Our plugin will change the default error message that appears when users make an unsuccessful login attempt on your site. By default, this message tells users why the attempt was denied.
Your plugin will contain a function that replaces this message with something generic. Open your my-first-plugin.php file in the editor of your choice, and add the following code after the header information:
This is a very simple example, but let’s break it down.
First, we’re defining a new function called dh_no_wordpress_errors – with the ‘dh’ prefix (for DreamHost) to make sure the name is unique. This function only does a single thing, and that is to return a specified string. That string is what we want to display instead of the error message. We’ve set this to “Something went wrong!” but feel free to change it to anything you like.
After that, we’ve used a filter that connects to the hook called login_errors. When this particular hook triggers — i.e., when a login error occurs — the filter will run the no_wordpress_errors function.
Once you’ve pasted in the code, you can save the file, and the plugin will be good to go. As we mentioned, this is only a basic example. Feel free to create something brand new instead or even expand our function.
4. Test the Plugin
After you’ve added some code to your plugin, you need to test it to make sure that it works correctly. This is usually easy to do, although the method of testing will depend on the functionality you’ve added.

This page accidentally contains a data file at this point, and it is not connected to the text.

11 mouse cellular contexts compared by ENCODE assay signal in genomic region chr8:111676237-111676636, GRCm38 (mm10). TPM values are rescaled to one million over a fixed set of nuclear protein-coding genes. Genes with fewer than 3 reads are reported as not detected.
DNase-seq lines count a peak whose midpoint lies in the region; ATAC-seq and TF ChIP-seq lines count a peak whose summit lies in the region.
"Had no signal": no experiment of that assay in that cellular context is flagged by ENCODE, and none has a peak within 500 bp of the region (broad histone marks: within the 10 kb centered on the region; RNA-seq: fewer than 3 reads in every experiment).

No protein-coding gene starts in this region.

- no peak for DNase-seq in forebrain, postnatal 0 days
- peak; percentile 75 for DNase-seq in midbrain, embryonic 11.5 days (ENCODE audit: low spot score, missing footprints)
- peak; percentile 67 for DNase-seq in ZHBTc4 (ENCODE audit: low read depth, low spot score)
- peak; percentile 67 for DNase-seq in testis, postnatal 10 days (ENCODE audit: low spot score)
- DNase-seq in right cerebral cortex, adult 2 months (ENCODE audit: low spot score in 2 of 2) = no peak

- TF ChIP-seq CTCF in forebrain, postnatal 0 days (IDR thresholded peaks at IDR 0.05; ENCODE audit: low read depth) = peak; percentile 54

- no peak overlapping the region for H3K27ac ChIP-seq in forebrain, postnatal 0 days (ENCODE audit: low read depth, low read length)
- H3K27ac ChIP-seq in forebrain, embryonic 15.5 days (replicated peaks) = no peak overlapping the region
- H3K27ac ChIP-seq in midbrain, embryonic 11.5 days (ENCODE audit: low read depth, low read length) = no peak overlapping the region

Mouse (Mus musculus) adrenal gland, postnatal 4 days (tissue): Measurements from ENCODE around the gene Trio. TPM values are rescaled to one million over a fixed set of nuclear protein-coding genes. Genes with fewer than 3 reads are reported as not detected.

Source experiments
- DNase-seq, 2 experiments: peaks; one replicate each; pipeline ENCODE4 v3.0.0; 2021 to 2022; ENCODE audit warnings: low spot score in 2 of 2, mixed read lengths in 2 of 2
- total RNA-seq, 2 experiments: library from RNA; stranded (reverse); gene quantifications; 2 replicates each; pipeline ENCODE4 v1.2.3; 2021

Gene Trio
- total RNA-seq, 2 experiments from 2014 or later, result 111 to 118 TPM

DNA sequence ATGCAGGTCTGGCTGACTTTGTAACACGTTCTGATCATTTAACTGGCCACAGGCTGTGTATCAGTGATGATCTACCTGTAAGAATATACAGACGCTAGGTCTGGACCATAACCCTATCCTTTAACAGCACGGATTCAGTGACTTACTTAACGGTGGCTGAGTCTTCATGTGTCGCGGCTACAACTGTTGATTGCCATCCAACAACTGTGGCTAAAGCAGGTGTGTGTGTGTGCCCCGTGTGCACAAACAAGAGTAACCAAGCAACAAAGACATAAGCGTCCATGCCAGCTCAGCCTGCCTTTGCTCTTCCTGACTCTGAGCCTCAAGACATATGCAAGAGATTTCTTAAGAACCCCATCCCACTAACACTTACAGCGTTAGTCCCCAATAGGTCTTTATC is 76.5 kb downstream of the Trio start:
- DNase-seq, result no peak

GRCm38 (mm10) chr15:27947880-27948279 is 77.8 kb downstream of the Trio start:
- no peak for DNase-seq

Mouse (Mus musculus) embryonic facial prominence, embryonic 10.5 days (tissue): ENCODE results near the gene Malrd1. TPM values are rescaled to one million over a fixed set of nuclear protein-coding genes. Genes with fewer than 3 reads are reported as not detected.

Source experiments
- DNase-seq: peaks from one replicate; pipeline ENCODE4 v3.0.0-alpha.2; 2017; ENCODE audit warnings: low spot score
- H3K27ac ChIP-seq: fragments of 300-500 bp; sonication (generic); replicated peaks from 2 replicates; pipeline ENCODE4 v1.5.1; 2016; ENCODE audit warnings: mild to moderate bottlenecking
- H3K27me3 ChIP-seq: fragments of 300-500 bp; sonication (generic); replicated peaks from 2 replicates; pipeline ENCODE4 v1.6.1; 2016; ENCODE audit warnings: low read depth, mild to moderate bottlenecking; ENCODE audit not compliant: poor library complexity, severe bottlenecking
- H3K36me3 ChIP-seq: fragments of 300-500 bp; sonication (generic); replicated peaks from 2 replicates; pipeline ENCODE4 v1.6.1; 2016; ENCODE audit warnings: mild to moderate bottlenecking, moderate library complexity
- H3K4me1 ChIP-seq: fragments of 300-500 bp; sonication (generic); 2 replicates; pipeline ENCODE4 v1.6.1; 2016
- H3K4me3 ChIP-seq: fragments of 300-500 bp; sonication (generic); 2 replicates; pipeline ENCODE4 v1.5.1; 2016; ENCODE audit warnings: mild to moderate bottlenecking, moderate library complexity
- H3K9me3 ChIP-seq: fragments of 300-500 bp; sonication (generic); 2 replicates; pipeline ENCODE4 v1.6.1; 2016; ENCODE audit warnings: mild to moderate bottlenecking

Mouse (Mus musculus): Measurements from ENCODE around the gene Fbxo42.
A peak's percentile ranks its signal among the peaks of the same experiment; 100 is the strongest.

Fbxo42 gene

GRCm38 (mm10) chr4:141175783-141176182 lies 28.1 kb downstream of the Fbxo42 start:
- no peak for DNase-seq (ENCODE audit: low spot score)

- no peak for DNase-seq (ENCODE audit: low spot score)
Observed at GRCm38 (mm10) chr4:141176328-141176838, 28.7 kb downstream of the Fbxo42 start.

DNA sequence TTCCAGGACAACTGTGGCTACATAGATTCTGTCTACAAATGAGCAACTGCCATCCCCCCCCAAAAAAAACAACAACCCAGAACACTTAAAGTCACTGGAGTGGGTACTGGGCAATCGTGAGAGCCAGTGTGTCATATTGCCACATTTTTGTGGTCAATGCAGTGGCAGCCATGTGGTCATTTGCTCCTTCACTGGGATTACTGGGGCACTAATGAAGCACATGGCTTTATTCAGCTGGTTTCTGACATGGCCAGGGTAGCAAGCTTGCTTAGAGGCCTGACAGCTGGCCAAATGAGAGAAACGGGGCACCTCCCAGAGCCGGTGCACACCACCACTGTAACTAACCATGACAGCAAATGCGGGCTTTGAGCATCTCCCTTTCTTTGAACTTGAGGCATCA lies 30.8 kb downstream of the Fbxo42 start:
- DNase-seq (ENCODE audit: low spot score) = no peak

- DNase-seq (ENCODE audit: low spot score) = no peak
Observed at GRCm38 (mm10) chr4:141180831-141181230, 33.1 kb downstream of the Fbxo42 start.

Let’s continue with our example from above. Log out of the WordPress admin area and access the /wp-login/ page for your staging site. Then, try to log in using some deliberately incorrect credentials. If your plugin has succeeded, you will see the message you specified.
However, if you used the code we provided and made no alterations, you will find that the plugin hasn’t worked. In fact, you’ll most likely see that no error message appears at all.
This is because we actually made a deliberate mistake in the code, which you’ll have to correct before the plugin will work (apologies, but we wanted you to experience testing a plugin too).
Return to your my-first-plugin.php file. You may already have spotted the error here. In the final line, the last function name is incorrectly spelled. You can fix that by using this version of the line instead:
You can now save the file and try again. This time when you attempt to log in with incorrect credentials, you should see your customized message.
Now, you know for sure that your plugin is working properly!
5. Share the Plugin
At this point, your plugin is ready to be installed and activated on any WordPress site. The easiest way to do this is by compressing the my-first-plugin folder as a zip file. You can then use this zip file to install the plugin on your live site.
You might also want to host the plugin externally, where it can be downloaded, tested, and used by others. The most common host is the WordPress Plugin Directory. If you want to add your plugin there, you will need to submit it. Remember, there are certain restrictions that your plugin must adhere to.
Another option is to upload your plugin on a different host, such as GitHub. This requires you to create a repository for your plugin, after which you can upload it. For more information on using GitHub, you can refer to the official documentation.
By creating your own plugins, you grant yourself an unprecedented level of control over your WordPress site. Plugins can be used to customize any feature or functionality you’d like. If you take the time to learn the basics, making your first plugin shouldn’t be that difficult — for amateurs and budding professionals alike.